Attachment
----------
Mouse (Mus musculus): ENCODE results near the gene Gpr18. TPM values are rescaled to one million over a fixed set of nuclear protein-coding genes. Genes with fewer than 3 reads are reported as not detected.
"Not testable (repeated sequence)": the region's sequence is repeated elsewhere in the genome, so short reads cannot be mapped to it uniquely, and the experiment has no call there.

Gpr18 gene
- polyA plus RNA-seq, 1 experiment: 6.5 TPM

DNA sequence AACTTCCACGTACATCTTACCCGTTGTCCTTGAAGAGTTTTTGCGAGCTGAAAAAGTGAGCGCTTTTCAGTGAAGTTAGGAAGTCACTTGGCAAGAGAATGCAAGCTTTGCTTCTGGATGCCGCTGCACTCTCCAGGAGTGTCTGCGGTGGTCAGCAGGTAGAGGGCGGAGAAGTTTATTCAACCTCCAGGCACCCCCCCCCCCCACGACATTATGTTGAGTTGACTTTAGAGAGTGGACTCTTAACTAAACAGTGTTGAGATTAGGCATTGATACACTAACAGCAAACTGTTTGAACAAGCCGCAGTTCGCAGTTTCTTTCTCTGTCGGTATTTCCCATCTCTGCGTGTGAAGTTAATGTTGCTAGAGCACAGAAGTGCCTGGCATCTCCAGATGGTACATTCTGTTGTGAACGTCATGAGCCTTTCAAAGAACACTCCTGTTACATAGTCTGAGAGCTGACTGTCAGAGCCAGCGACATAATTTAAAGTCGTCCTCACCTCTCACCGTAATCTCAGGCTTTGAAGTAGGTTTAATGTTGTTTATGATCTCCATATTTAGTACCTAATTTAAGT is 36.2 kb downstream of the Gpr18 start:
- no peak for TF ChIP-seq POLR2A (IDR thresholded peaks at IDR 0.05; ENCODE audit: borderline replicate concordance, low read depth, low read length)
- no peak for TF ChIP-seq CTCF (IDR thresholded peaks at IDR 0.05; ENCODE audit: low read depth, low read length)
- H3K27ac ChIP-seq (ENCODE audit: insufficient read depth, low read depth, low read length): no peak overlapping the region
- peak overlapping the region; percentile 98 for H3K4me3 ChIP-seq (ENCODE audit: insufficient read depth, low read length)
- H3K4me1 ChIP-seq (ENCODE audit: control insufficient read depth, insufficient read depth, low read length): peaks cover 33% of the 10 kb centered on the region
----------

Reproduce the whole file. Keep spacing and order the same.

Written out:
Mouse (Mus musculus): ENCODE results near the gene Gpr18. TPM values are rescaled to one million over a fixed set of nuclear protein-coding genes. Genes with fewer than 3 reads are reported as not detected.
"Not testable (repeated sequence)": the region's sequence is repeated elsewhere in the genome, so short reads cannot be mapped to it uniquely, and the experiment has no call there.

Gpr18 gene
- polyA plus RNA-seq, 1 experiment: 6.5 TPM

DNA sequence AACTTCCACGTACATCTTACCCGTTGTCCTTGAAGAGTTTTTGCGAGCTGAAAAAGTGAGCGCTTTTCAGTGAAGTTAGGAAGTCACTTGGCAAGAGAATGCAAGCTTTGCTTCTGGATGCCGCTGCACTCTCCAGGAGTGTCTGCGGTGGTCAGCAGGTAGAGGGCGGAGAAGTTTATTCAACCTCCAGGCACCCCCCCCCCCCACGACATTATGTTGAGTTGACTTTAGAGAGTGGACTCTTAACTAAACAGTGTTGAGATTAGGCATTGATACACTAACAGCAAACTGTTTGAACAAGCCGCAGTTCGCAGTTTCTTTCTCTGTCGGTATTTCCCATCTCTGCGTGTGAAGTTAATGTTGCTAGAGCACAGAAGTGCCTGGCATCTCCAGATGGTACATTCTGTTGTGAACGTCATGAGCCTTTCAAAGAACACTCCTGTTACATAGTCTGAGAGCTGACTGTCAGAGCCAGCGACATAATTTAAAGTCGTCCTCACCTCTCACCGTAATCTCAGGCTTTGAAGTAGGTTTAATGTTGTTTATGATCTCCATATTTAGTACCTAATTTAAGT is 36.2 kb downstream of the Gpr18 start:
- no peak for TF ChIP-seq POLR2A (IDR thresholded peaks at IDR 0.05; ENCODE audit: borderline replicate concordance, low read depth, low read length)
- no peak for TF ChIP-seq CTCF (IDR thresholded peaks at IDR 0.05; ENCODE audit: low read depth, low read length)
- H3K27ac ChIP-seq (ENCODE audit: insufficient read depth, low read depth, low read length): no peak overlapping the region
- peak overlapping the region; percentile 98 for H3K4me3 ChIP-seq (ENCODE audit: insufficient read depth, low read length)
- H3K4me1 ChIP-seq (ENCODE audit: control insufficient read depth, insufficient read depth, low read length): peaks cover 33% of the 10 kb centered on the region